How Should Gym Equipment Be Arranged in a Fitness Center?

by Riana Rohmann Google

About Riana Rohmann

Riana Rohmann has been working for the Marine Corps doing physical training and writing fitness articles since 2008. She holds personal trainer and advanced health and fitness specialist certifications from the American Council on Exercise and a Bachelor of Science in kinesiology and exercise physiology from California State University-San Marcos.

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When you are designing a fitness facility, equipment placement is essential, not just for customer ease and aesthetics, but also for safety. You need a facility that is inviting and functional and provides a wide variety of equipment for diverse clientele. The facility may include cardio equipment, circuit machines, free weights, plate-loaded machines, squat racks and lifting platforms.

Circuit Machines

Circuit machines include weight stack machines manufactured by Nautilus and Cybex, for example. Have a separate area for circuit machines, away from free weight or plate-loaded machines. Arrange machines in an order such that they work opposing muscle groups, such as a back machine followed by a chest machine, or a biceps machine followed by a triceps machine. This allows people to move with ease through a total body workout with minimal rest between exercises. Place each machine a minimum of 24 to 36 inches apart.

Lifting Platforms

Set aside a special area for all lifting platforms, squat racks and Smith machines. According to the National Strength and Conditioning Association, you should leave enough room near each platform to accommodate three to four people, although only one person should be lifting at a time. Allow a walkway three to four feet wide around each platform.

Free Weights and Benches

Place benches with attached barbells so the ends of the barbells are at least 36 inches from each other. This allows room for spotters and for patrons to pass by. Leave 36 inches of clearance around all weight trees and racks. Traditionally, long dumbbell racks are placed in front of mirrors to allow patrons to monitor their form. If your facility has plate-loaded machines, such as Hammer Strength equipment, group them together away from dumbbells and free weights. Provide weight trees near plate-loaded equipment.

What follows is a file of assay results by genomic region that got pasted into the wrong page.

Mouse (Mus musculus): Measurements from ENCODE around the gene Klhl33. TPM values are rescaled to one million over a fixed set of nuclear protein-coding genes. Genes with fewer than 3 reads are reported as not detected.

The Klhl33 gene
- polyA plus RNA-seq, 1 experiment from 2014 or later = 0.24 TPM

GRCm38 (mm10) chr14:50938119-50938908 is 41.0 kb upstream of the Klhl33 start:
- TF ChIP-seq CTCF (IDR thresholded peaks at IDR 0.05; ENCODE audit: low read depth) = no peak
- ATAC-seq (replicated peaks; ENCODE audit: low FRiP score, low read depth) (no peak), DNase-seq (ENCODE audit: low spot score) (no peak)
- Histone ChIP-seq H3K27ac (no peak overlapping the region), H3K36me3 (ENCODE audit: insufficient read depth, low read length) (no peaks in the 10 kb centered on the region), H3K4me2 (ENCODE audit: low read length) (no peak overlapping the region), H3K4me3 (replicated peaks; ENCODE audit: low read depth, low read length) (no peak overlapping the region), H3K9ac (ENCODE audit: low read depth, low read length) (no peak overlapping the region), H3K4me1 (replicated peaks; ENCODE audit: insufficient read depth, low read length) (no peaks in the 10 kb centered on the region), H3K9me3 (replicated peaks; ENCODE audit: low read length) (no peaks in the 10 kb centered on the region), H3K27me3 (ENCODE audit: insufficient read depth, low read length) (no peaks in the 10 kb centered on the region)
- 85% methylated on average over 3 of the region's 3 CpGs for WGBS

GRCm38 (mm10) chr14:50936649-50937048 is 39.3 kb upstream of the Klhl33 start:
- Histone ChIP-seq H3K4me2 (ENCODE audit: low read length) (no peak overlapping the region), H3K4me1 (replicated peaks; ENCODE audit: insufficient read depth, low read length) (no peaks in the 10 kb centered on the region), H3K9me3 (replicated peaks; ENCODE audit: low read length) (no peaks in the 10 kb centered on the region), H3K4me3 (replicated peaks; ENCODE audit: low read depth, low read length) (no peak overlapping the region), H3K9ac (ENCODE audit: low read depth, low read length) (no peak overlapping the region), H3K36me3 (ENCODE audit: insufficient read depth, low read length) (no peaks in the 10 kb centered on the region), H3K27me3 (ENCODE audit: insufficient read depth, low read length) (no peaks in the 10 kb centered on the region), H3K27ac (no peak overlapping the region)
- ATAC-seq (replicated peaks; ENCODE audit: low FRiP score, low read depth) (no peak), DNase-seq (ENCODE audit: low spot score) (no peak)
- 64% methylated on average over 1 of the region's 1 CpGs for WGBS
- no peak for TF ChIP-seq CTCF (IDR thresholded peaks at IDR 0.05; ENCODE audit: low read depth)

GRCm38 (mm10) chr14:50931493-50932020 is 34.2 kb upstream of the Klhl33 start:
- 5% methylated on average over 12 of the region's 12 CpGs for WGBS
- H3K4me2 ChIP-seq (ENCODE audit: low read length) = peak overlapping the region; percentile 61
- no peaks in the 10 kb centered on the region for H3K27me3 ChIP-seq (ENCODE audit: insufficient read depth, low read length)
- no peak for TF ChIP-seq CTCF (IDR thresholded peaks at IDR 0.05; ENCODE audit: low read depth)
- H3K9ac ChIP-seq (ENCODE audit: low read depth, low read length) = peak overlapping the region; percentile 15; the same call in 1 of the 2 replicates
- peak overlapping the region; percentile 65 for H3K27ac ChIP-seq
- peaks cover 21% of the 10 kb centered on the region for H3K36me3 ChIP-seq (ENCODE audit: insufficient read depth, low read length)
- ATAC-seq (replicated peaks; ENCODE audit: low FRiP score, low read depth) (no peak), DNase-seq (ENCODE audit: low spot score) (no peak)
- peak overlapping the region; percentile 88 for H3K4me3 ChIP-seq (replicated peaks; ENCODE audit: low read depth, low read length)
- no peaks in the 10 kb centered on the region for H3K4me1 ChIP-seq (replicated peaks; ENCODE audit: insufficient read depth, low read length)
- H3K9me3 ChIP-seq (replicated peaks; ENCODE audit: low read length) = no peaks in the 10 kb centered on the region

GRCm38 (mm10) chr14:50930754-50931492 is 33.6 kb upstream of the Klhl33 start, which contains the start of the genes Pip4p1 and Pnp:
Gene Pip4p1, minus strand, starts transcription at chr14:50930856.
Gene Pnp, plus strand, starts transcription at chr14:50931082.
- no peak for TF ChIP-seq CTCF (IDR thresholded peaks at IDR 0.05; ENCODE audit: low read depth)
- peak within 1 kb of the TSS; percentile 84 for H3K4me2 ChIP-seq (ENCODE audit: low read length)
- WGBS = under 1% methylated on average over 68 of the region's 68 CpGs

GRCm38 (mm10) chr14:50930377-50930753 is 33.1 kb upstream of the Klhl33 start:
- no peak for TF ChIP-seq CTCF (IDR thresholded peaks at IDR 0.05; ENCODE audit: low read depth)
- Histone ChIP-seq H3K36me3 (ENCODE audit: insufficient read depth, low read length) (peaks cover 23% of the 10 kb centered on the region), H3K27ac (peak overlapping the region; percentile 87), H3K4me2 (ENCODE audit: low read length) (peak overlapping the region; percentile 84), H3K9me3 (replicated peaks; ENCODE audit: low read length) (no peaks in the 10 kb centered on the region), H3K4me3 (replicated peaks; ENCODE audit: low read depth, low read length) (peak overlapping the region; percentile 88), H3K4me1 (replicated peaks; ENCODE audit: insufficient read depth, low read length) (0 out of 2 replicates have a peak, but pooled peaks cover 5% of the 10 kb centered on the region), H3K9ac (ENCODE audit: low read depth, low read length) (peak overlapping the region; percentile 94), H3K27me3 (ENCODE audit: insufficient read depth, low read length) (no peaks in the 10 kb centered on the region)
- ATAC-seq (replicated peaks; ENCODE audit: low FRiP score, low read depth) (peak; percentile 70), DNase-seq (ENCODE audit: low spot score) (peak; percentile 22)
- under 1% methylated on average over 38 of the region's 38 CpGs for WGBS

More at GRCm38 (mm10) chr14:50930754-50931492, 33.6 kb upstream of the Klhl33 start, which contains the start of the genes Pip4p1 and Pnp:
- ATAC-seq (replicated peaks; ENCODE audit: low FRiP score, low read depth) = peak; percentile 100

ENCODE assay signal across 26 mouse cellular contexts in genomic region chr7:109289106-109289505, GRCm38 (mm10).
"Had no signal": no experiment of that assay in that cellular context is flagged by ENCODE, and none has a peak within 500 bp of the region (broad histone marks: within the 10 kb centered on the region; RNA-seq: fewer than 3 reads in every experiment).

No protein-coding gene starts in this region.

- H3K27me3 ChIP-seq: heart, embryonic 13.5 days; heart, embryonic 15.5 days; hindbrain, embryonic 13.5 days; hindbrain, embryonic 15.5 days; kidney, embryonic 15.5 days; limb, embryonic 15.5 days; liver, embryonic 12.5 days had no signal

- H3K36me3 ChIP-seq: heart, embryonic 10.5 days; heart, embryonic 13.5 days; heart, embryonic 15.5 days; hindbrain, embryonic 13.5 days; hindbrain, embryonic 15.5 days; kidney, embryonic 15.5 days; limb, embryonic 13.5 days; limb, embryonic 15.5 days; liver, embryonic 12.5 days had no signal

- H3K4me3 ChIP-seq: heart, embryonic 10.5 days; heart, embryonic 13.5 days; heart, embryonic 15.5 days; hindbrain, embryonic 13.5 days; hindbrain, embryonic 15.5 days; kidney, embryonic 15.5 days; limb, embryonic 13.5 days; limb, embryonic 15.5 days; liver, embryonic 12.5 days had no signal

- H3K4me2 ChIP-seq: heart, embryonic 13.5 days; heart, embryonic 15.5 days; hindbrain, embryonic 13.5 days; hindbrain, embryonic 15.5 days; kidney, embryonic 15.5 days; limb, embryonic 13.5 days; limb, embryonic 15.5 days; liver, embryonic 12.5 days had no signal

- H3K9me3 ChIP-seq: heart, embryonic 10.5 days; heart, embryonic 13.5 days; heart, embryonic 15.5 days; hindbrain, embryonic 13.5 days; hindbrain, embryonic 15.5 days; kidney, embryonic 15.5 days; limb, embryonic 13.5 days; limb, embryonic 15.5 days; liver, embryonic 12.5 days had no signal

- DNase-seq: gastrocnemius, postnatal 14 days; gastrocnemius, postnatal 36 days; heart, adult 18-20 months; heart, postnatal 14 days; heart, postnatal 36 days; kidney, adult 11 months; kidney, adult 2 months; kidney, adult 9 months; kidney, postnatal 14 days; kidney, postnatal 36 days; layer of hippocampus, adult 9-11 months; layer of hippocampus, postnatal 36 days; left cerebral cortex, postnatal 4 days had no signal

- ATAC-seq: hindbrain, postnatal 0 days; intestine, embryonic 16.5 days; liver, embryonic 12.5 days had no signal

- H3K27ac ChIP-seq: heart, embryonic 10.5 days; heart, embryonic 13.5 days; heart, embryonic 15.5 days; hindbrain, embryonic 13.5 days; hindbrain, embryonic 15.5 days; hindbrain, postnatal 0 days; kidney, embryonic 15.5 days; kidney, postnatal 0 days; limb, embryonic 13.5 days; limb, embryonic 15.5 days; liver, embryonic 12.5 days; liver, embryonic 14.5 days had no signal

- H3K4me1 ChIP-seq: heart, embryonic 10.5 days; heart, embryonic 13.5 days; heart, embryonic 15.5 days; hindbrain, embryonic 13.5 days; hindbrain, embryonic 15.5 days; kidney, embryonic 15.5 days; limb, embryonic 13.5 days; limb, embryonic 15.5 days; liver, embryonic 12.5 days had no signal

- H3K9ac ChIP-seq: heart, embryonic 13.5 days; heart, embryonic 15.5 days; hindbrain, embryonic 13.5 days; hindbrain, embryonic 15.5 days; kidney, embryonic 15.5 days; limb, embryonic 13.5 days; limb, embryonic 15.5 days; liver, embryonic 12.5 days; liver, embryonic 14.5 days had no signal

Other Considerations

Place tall equipment such as assisted pullup and lat pulldown machines near the perimeter of the space. All tall equipment should be bolted to the floor. Attach mirrors a minimum of 20 inches above the floor to avoid potential damage by rolling plates and other equipment. Have drinking fountains available near entrances and exits to accommodate traffic flow. Group all cardiovascular equipment together. Bike and stair machines require a 24-square-foot area. Treadmills require 45 square feet.

Handicap Access

The American Disabilities Association has specific universal requirements regarding fitness center setup; but each state may have additional guidelines, so research your own state's requirements. If there is a change in elevation over half an inch, you need a 12-inch ramp or slope. To accommodate wheelchairs, doors and entryways must be a minimum of 36 inches wide. All light switches, AEDs and drinking fountains must be low enough to be accessible by patrons in wheelchairs. Signage must be clear and visible to people with impaired eyesight.

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This article reflects the views of the writer and does not necessarily reflect the views of Jillian Michaels or JillianMichaels.com.